Automated driving systems have been one of the hot-button topics of the past 5 years. However, like any innovative technology, there are opportunities and risks associated with automated vehicles. A new study published in Sustainability has addressed the questions of the challenges facing automated driving technology and its implementation worldwide.
Study: Opportunities, Challenges, and Uncertainties in Urban Road Transport Automation. Image Credit: Song_about_summer/Shutterstock.com
A Brief History of Urban Transport Automation
Urban transportation has undergone many changes over the centuries. From horse and livestock power to steam, internal combustion engines and, more recently, electric and hybrid vehicles, one constant has always remained – the requirement of a human to operate the mode of transport.
The concept of automated vehicles has existed for decades, with the first ideas formulated and defined by 1940. General Motor’s “Futurama” and the book Magic Motorways by Norman Bel Geddes were some of the first forays into realizing an automated future for urban transportation.
The development of automation technologies started in earnest in the 1950s and 1960s, with the aim to fully automate the driving experience. Limited technologies that automated specific tasks were installed in production vehicle models. By the 1970s, automated urban metros and the first automated urban people movers, known as Personal Rapid Transport Systems, which moved people on dedicated guideways, were introduced.
The increasing sophistication of information technology systems since the 1990s has driven innovation and research interest in automation for the transportation sector. Over the past decade, technological strides have been made by several companies such as Tesla and Google to invest in and introduce fully automated vehicles to the road. Despite the optimism of the media and public over the past 5 years, several challenges still exist for automated driving systems.
The new study published in Sustainability has explored the question of the opportunities and risks associated with the implementation of fully automated driving systems. Due to the rapid growth and obsolescence of the literature in the field, the author has not presented a literature review but rather, has cited a limited number of key references that provide directly relevant definitions and substantial developments in the field.
The author has identified that technical literature from the past 5 years has been permeated by unrealistic expectations that are more based on optimism and hope than empirical data. In order to balance the discussion, the author has instead concentrated on specific real-world transportation applications that have the potential for automation and the technical challenges and uncertainties that limit the timing and breadth of automated vehicle deployment.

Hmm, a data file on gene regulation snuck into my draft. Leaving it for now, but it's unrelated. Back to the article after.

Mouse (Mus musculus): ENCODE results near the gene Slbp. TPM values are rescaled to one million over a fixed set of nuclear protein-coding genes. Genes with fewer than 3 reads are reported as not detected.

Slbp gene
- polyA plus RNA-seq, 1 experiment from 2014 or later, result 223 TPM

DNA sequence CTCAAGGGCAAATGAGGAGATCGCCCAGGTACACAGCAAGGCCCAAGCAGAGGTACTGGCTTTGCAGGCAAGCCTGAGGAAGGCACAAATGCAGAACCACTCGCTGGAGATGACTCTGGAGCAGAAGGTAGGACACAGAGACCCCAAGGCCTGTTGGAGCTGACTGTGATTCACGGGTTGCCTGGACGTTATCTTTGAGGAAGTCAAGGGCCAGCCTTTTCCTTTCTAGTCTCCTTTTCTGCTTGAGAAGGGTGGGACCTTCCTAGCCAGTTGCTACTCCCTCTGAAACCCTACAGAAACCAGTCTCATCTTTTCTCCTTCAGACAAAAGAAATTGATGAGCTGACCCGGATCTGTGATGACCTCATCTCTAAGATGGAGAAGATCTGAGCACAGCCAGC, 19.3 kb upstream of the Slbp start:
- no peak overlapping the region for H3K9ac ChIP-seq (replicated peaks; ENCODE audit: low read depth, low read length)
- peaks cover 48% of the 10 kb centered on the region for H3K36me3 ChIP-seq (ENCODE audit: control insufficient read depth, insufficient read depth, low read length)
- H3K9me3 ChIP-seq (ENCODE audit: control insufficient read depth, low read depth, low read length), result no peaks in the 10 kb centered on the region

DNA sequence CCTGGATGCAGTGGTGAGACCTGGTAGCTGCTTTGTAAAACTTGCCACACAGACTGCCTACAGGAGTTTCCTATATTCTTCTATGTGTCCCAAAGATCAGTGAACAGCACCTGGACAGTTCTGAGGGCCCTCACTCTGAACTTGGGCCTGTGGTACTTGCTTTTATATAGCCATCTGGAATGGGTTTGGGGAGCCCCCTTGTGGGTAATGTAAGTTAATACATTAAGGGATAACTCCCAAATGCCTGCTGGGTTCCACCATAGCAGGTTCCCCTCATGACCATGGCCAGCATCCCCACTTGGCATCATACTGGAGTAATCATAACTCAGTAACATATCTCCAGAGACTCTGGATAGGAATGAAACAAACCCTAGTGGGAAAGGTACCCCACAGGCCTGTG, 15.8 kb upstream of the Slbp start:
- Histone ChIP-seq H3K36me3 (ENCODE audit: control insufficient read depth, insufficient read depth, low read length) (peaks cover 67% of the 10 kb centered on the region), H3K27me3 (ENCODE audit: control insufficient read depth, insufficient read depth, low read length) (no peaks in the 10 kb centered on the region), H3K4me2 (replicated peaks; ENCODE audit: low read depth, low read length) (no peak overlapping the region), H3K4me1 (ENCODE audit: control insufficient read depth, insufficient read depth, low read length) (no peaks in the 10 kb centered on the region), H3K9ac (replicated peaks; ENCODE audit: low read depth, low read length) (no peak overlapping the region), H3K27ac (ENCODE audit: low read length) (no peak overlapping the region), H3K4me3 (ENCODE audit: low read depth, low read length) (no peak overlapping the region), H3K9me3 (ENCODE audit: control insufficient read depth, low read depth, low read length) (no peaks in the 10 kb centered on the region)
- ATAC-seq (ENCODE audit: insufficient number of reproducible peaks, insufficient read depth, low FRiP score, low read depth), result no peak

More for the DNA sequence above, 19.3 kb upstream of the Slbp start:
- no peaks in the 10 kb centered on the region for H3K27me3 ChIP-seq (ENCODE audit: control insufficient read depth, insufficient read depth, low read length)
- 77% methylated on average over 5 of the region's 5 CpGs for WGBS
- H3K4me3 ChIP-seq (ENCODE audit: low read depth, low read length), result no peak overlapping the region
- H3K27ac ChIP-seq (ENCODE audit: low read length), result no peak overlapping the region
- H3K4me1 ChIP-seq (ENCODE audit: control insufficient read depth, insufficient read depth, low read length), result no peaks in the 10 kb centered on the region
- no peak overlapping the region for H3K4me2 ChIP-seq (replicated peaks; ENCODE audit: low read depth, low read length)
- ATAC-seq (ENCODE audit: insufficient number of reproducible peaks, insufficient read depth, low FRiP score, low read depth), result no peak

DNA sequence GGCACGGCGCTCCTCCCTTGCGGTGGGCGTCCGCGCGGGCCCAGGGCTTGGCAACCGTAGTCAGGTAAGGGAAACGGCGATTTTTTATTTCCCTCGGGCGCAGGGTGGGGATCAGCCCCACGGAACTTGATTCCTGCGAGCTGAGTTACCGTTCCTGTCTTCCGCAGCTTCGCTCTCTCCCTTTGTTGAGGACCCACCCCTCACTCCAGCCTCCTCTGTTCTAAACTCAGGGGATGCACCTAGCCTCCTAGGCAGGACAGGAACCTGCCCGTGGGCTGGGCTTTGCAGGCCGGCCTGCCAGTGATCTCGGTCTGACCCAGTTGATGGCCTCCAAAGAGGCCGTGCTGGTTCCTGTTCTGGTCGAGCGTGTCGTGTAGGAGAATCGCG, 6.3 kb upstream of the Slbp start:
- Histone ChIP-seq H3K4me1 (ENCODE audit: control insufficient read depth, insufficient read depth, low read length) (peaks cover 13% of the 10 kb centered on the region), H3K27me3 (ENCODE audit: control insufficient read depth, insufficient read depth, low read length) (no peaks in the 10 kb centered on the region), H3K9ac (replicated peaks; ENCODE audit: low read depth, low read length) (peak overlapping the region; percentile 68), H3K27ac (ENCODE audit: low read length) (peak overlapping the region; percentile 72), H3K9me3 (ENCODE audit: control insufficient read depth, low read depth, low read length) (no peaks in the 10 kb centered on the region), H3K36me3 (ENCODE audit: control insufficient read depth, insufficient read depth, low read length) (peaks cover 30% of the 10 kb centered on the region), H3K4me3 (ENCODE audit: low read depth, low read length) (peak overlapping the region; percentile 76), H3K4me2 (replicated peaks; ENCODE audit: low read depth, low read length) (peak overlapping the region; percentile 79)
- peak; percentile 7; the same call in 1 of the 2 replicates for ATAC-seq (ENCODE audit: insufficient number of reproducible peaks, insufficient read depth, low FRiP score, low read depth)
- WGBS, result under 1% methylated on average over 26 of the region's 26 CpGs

The study discusses several areas. Terminology and classification of automated driving system types and vehicle-infrastructure cooperation are presented in the paper, with a look at SAE International’s taxonomy and definitions documents. The necessity of supporting physical and digital infrastructure is explored, along with an overview of current automated urban transport systems, necessary enablers of urban deployment, and public perceptions and managing uncertainties are also explored in the paper.
Some potentials of automation for mitigating urban transportation issues highlighted in the study include reduced energy use and emissions, reduced delays at intersections, potential safety improvements and crash reductions, increased accessibility for disadvantaged populations by implementing low-cost ride-hailing services, and reduced traffic congestion associated with courier delivery due to smaller vehicles.
However, potential disbenefits include reduced traffic safety if faulty technology is introduced too soon, reduced traffic efficiency if technology is overcautious at intersections and employment displacement for individuals who currently earn a living from driving.
However, the “nightmare scenario” of vehicular traffic surging ahead envisioned by researchers and environmental advocates and worsening congestion and environmental and energy impacts are unlikely, according to the author, due to more sober assessments of technological capabilities and deployment issues and the likelihood of the technology lagging behind the rate of urban electrification. For the foreseeable future, automated driving systems will be regulated to narrow segments of the global vehicle fleet.
The author has also identified several uncertainty factors. Assessing these is difficult because companies closely guard the true development of automated driving technologies. Uncertainties include how sensor perception and hazard recognition capabilities compare with human capabilities, the cost, and schedules associated with processes, what kind of supporting infrastructure will be available to augment capabilities, and how the deployment of automated vehicle systems fits into different global safety regulatory frameworks.
The opportunities and risks, whilst much-hyped over the last 5-10 years of automated driving systems are still poorly understood, especially as the technology is still within its infancy and companies keep development a closely guarded secret. The study in Sustainability has provided a significant contribution to the field, identifying current perspectives, potential risks, benefits, and opportunities, and recommendations for future research directions in the automated driving systems industry.
Shladover, S.E (2022) Opportunities, Challenges, and Uncertainties in Urban Road Transport Automation [online] Sustainability 14(3) | mdpi.com. Available at: https://www.mdpi.com/2071-1050/14/3/1853